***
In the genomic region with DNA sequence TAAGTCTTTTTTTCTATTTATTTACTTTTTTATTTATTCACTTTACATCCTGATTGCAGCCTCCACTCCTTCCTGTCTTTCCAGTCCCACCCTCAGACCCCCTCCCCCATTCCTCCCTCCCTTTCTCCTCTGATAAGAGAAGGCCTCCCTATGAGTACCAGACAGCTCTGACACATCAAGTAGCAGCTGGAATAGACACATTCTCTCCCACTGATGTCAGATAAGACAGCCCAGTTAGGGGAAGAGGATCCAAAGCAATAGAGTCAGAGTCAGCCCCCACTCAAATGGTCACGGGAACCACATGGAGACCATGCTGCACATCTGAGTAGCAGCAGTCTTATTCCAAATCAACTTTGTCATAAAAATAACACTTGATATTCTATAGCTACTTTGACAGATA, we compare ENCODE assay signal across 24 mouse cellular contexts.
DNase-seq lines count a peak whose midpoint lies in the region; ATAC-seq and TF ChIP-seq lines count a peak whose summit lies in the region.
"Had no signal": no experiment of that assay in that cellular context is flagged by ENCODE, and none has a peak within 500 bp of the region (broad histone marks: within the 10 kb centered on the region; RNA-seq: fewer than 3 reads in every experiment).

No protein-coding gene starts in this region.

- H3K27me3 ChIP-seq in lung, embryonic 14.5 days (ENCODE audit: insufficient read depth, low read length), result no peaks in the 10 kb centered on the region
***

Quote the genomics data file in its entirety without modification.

In the genomic region with DNA sequence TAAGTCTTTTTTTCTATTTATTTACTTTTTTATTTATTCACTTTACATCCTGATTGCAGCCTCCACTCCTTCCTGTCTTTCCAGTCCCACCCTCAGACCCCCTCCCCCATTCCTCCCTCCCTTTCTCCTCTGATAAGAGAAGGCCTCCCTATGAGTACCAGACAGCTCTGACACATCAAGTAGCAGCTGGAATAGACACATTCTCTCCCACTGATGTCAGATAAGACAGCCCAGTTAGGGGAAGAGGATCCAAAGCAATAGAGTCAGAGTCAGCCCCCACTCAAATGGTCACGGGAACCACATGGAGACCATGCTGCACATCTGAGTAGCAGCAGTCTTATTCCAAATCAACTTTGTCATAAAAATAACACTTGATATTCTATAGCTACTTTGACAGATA, we compare ENCODE assay signal across 24 mouse cellular contexts.
DNase-seq lines count a peak whose midpoint lies in the region; ATAC-seq and TF ChIP-seq lines count a peak whose summit lies in the region.
"Had no signal": no experiment of that assay in that cellular context is flagged by ENCODE, and none has a peak within 500 bp of the region (broad histone marks: within the 10 kb centered on the region; RNA-seq: fewer than 3 reads in every experiment).

No protein-coding gene starts in this region.

- H3K27me3 ChIP-seq in lung, embryonic 14.5 days (ENCODE audit: insufficient read depth, low read length), result no peaks in the 10 kb centered on the region